A constant and substantial amount of protein intake is important for a human body to grow, develop and repair damaged cells. They are the building blocks of life and are not only essential for those who exercise vigorously but others as well. And while it is true that meat and dairy products have high amounts of protein in them, not everyone is comfortable with getting their nutrition from an animal and has therefore turned vegan.
1. Wheat Meat/Seitan
The name might not be appealing to vegans but it is a fact that gluten is a great substitute for real meat in terms of texture and taste when cooked properly. It is one of the most popular edibles for vegans. In terms of figures, 100 grams of seitan consists of approximately 25 grams of protein which is the same as 100 grams of canned tuna or salmon.
An immature version of soy is an important part of East Asian cuisines. It is usually served after steaming or boiling in hot water, followed by a generous drizzle of salt. It is a good source of folate, vitamin K and fiber as well. Besides the protein concentration – 100 grams of edamame can give you 12 grams of protein.
If you are an Indian, chances are your lentil consumption is on point. Most Indians commonly have a bowl of dal in, at least, one meal throughout the day. They are high in fiber content and can make your stomach feel full for long, thereby keeping the caloric intake in check. 100 grams of cooked lentils consists of about 8 grams of pure protein which makes it a good and sustainable source of important macronutrients.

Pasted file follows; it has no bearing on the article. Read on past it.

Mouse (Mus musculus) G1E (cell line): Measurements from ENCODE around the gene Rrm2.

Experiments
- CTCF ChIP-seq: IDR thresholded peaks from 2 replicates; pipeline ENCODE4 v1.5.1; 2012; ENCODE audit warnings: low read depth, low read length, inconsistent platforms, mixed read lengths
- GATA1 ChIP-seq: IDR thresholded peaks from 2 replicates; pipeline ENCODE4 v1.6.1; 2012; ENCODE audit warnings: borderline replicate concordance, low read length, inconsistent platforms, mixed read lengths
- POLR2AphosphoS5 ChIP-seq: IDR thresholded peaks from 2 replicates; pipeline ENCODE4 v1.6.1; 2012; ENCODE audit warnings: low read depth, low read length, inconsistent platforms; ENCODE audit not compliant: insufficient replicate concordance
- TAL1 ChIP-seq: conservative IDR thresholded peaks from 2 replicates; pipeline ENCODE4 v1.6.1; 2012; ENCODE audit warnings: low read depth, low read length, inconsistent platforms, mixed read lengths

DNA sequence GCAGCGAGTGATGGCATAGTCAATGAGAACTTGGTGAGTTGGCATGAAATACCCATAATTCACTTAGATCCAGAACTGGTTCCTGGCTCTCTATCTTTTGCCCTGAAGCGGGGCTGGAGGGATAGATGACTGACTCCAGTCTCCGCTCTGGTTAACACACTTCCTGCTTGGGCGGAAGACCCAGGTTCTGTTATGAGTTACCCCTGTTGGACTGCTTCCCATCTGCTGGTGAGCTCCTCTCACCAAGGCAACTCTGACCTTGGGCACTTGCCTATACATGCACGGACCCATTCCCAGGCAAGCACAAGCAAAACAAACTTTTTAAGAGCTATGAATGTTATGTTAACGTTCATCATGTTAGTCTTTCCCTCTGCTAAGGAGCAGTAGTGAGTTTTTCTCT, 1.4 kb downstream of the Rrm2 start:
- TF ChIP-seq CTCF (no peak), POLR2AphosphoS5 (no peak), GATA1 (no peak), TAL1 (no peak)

It is a viable alternative to lentils. Chickpeas can be added to salads, chaats, or one of the thousands of hot and cold food recipes available online. It is also a good source of carbs, fiber, iron, folate, phosphorus, potassium, manganese and can also help moderate blood sugar and cholesterol levels. It contains approximately, 7.5 grams of protein per 100 grams of cooked chickpeas is which should be included in your diet every day.
Being vegan cannot allow you to have cheese but Nooch intake is just right to meet those cheesy cravings. It is a deactivated strain of yeast saccharomyces cerevisiae yeast but tastes just like dairy cheese. Within 100 grams of nooch there contains a whopping 40 grams of protein.